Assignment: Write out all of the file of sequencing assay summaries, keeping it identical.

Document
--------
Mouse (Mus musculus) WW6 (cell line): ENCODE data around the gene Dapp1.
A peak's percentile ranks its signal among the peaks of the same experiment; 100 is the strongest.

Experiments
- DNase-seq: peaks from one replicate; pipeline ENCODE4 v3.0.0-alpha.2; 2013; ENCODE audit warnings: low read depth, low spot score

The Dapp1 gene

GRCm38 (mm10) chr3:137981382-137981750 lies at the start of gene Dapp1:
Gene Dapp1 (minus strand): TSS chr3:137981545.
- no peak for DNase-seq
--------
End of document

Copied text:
Mouse (Mus musculus) WW6 (cell line): ENCODE data around the gene Dapp1.
A peak's percentile ranks its signal among the peaks of the same experiment; 100 is the strongest.

Experiments
- DNase-seq: peaks from one replicate; pipeline ENCODE4 v3.0.0-alpha.2; 2013; ENCODE audit warnings: low read depth, low spot score

The Dapp1 gene

GRCm38 (mm10) chr3:137981382-137981750 lies at the start of gene Dapp1:
Gene Dapp1 (minus strand): TSS chr3:137981545.
- no peak for DNase-seq